By Russell Bennett
Saturday at Longwarry was about far more than just netball and football.
It was about recognising the incredible contributions Indigenous people throughout the generations have made to the Crows and the local community.
The initiative was part of NAIDOC (National Aborigines and Islanders Day Observance Committee) Week celebrations, which are held across Australia each July to celebrate the history, culture, and achievements of Aboriginal and Torres Strait Islander peoples. NAIDOC isn’t just celebrated by Indigenous communities, but by Australians from all walks of life – and it was no different at Longwarry on Saturday.
There was a traditional Welcome to Country and smoking ceremony conducted prior to the Crows’ senior football and A Grade netball clashes with Lang Lang, when the traditional owners of the lands – the Kurnai people – were acknowledged, and respect paid to their elders past, present, and emerging.
Longwarry was the only Ellinbank District Football League or Ellinbank District Netball Association club to hold an Indigenous Round event this year.
The day meant so much to the Crows, particularly their Indigenous players, and club people.
Longwarry Netball Club president and football club treasurer Tracey Stephens spoke from the heart when she explained just what Saturday was all about.
“Today is always a special day as we get to share a very small part of our culture, and something that all the Aboriginal people here today are very honoured by,” she said.
“Being aboriginal, and carrying our culture can sometimes be a tough gig.
“I get that you probably won’t understand this, but today – celebrating NAIDOC Week – the theme is ‘Voice, Treaty, Truth’.
“Our truth has never been told from an Aboriginal point of view, and we always hear it from the colonisation time. Aboriginal history is still not taught in schools, but we finally have a voice at the table in government calling for change.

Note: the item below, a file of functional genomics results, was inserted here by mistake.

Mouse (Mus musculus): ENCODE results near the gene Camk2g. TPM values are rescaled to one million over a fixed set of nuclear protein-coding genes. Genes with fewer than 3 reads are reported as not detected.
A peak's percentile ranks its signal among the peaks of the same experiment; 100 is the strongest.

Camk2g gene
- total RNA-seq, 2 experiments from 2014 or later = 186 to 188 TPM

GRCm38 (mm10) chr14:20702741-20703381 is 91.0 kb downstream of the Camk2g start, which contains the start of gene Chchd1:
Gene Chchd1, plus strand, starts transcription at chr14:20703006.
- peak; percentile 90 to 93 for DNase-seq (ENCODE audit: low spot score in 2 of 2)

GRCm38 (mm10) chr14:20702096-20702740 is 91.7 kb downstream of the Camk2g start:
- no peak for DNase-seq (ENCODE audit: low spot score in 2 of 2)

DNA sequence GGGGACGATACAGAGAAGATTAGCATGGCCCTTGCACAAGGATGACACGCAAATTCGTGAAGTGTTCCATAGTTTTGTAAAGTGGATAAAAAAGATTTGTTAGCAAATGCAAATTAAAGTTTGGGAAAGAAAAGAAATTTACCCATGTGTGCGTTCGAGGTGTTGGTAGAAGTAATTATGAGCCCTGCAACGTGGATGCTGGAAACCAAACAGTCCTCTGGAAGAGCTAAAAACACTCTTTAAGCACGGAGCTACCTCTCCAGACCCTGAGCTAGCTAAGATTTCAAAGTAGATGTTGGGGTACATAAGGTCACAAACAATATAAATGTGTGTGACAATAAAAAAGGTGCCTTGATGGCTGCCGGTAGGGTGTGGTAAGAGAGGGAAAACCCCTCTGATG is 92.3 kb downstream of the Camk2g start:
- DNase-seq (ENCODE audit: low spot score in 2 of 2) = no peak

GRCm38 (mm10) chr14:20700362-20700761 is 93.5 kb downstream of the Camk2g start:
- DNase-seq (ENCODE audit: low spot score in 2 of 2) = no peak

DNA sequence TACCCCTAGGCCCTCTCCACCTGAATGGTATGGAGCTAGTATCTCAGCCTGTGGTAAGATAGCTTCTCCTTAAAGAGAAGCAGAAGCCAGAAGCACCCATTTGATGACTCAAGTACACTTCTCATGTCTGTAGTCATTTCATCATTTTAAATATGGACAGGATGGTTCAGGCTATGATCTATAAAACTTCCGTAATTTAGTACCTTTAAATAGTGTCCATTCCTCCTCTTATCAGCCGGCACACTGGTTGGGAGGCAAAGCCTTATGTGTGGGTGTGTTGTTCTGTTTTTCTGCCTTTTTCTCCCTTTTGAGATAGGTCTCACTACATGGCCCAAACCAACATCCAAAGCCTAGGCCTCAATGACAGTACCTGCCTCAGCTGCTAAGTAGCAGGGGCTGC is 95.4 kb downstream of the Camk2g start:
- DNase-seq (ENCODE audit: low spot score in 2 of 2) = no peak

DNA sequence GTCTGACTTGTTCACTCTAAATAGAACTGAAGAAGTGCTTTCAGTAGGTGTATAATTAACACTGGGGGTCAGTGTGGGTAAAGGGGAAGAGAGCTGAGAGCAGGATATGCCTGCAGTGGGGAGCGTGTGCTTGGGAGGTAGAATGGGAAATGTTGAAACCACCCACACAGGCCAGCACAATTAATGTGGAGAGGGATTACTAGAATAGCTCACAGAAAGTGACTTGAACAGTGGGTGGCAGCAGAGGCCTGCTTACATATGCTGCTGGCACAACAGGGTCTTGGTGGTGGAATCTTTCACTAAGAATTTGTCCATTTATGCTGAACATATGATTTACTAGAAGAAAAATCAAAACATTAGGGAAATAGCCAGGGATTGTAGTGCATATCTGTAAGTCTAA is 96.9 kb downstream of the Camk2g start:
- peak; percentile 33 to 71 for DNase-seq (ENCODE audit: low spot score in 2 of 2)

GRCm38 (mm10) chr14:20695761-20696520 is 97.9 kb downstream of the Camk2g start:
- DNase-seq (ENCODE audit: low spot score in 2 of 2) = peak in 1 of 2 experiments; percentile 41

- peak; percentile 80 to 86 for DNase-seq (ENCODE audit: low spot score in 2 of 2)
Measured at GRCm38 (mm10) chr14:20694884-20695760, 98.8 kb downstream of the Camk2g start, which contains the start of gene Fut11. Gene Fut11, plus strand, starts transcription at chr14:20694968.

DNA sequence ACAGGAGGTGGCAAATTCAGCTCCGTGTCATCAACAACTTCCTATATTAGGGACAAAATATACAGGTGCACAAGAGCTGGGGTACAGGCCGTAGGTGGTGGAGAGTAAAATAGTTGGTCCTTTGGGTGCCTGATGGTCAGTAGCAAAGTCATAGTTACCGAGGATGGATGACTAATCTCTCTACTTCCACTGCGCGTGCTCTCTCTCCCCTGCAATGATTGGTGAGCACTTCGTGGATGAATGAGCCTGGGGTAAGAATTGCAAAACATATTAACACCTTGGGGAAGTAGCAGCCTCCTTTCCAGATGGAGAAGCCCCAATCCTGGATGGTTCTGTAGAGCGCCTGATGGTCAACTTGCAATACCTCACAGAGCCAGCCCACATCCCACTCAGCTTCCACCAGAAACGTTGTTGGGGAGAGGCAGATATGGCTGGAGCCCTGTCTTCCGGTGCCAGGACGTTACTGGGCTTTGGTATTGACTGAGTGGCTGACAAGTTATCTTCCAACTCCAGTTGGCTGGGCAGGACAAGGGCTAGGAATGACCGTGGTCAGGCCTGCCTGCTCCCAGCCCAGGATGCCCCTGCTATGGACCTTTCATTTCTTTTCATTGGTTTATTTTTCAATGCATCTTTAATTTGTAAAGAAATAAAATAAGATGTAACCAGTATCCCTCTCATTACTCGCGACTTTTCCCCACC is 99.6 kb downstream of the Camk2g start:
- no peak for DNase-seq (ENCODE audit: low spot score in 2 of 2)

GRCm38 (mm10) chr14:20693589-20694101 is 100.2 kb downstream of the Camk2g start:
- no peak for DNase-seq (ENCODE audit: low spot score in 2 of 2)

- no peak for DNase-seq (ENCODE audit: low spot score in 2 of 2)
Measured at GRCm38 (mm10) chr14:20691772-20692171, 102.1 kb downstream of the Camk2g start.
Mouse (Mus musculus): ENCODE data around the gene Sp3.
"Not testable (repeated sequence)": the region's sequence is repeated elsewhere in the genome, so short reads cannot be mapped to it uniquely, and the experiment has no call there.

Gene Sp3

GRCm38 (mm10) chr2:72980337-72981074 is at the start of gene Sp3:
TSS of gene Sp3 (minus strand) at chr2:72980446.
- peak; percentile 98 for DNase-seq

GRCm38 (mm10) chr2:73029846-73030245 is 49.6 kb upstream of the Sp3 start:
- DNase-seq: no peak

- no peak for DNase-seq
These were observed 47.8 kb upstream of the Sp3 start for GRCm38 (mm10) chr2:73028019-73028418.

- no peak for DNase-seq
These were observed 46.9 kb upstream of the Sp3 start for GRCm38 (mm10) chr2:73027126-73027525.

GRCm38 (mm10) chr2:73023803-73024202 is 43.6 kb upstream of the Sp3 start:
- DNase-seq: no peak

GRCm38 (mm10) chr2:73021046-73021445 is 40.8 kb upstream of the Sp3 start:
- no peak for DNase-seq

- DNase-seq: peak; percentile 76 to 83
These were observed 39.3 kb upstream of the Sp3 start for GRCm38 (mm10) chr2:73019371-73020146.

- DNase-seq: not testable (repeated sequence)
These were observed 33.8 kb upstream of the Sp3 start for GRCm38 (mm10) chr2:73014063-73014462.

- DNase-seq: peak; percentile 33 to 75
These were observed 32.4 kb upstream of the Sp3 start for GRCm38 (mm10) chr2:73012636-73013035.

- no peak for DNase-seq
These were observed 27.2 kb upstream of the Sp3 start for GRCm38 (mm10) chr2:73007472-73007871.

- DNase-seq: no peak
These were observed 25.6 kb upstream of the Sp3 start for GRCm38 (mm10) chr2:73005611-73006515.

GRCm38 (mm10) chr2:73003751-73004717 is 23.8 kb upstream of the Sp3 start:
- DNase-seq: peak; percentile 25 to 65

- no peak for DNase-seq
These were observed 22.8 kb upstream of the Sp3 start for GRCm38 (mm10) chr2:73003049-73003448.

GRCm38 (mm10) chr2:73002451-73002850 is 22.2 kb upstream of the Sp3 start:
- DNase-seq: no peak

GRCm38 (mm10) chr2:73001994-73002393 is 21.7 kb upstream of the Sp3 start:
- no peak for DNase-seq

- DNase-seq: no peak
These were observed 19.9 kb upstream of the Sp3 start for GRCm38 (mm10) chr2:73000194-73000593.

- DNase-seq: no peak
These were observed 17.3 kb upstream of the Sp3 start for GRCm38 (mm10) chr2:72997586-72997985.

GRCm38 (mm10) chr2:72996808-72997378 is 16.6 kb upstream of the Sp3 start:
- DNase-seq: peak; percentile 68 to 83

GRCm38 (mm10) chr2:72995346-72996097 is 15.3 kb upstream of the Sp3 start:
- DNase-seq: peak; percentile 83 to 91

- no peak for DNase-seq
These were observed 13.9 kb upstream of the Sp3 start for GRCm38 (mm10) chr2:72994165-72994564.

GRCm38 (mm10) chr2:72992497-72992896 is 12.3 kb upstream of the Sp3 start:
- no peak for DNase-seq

“Aboriginality is not about colour. It’s about ancestry. Our colour doesn’t reflect our aboriginality. There’s an analogy where if you have a cup of tea, and you add milk, no matter how much milk you add, it’s still tea – and aboriginality is the same.
“I encourage you to learn the true history of NAIDOC so that we can celebrate our history and achievements on a day like today.
“Our club is celebrating Aboriginal players, officials, and club members past and present who have recorded such achievements as league best and fairests, interleague representation, state representation, life membership, and holding executive positions within the football and netball clubs.
“So, as we take the field today we’re using an Indigenous (designed) football, and Bernie Wells has done an awesome job on the (football) jumpers that reflect our six Indigenous football players, and our local Kurnai history.
“The sporting arena is one place where there really seems to be an even ground.
“While we are the Longwarry Football Netball Club, and the Lang Lang Football Netball Club, and while we strive for victory today, the real winners are us all because, as we move together as a nation, reconciliation and working together is the key.”